Yankees' Witt gets share of collusion pie

January 03, 1991|By New York Times

NEW YORK -- On the day the owners transferred $120 million in collusion damages to money market accounts in two banks in Texas, Mike Witt, one of the players colluded against in 1987, gained his personal benefits yesterday.

Witt, a new-look free agent as a result of the collusion settlement between the owners and the players, agreed with the New York Yankees on a three-year contract worth $8 million. The contract makes him the third highest-paid Yankee ever, behind Don Mattingly and Steve Sax.

Witt, who has a 114-113 career record, will receive a $500,000 signing bonus and salaries of $2.25 million, $2.75 million and $2 million. The Yankees have an option on a fourth year at $3 million or they will pay Witt $500,000.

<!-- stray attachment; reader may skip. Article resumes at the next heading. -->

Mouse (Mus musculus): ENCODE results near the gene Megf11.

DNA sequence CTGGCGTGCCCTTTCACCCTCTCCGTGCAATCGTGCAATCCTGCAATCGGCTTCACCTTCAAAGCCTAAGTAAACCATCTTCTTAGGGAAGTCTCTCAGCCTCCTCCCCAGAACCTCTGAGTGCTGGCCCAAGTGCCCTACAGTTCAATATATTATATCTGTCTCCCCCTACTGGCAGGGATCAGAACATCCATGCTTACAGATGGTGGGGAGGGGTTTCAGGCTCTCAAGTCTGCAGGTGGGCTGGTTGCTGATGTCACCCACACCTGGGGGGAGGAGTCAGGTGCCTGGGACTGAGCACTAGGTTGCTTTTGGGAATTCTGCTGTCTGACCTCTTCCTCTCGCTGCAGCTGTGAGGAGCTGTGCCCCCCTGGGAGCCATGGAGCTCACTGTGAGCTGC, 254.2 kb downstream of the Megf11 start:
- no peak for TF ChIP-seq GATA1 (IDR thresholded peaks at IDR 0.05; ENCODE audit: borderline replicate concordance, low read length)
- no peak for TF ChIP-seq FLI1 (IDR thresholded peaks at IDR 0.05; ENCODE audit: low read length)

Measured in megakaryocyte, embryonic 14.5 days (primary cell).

He could also earn a maximum of $250,000 each year in bonuses based on innings pitched. Witt, 30, would reach the maximum if he pitches 250 innings, a total he has reached or come within four innings of in five of the last seven seasons.

The agreement, which keeps Witt in the Yankees' starting rotation, was coincidental with the first payment of the $280 million in damages the owners will pay the players because of their collusion in 1985, 1986 and 1987.

The money, kept in Texas for tax reasons, is expected to be invested in government or government-backed securities.

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